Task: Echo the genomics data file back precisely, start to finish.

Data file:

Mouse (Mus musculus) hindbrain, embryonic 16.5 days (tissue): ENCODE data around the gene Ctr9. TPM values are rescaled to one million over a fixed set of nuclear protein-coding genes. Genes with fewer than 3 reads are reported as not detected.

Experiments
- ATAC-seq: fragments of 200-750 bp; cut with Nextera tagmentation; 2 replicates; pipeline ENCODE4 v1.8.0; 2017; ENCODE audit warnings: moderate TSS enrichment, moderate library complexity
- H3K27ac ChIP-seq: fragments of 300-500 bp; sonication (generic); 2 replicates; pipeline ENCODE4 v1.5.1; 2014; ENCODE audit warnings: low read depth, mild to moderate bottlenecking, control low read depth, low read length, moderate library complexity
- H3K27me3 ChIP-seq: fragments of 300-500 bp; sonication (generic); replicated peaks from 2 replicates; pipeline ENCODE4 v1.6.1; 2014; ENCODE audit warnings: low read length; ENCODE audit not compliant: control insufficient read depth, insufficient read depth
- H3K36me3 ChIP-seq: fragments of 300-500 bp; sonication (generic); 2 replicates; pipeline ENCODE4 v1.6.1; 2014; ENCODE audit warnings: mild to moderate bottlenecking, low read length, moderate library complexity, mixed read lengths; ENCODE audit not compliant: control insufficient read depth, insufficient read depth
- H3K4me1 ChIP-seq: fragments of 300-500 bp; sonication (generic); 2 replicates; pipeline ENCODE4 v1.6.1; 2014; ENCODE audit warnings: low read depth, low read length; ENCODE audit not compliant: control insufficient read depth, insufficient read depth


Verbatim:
Mouse (Mus musculus) hindbrain, embryonic 16.5 days (tissue): ENCODE data around the gene Ctr9. TPM values are rescaled to one million over a fixed set of nuclear protein-coding genes. Genes with fewer than 3 reads are reported as not detected.

Experiments
- ATAC-seq: fragments of 200-750 bp; cut with Nextera tagmentation; 2 replicates; pipeline ENCODE4 v1.8.0; 2017; ENCODE audit warnings: moderate TSS enrichment, moderate library complexity
- H3K27ac ChIP-seq: fragments of 300-500 bp; sonication (generic); 2 replicates; pipeline ENCODE4 v1.5.1; 2014; ENCODE audit warnings: low read depth, mild to moderate bottlenecking, control low read depth, low read length, moderate library complexity
- H3K27me3 ChIP-seq: fragments of 300-500 bp; sonication (generic); replicated peaks from 2 replicates; pipeline ENCODE4 v1.6.1; 2014; ENCODE audit warnings: low read length; ENCODE audit not compliant: control insufficient read depth, insufficient read depth
- H3K36me3 ChIP-seq: fragments of 300-500 bp; sonication (generic); 2 replicates; pipeline ENCODE4 v1.6.1; 2014; ENCODE audit warnings: mild to moderate bottlenecking, low read length, moderate library complexity, mixed read lengths; ENCODE audit not compliant: control insufficient read depth, insufficient read depth
- H3K4me1 ChIP-seq: fragments of 300-500 bp; sonication (generic); 2 replicates; pipeline ENCODE4 v1.6.1; 2014; ENCODE audit warnings: low read depth, low read length; ENCODE audit not compliant: control insufficient read depth, insufficient read depth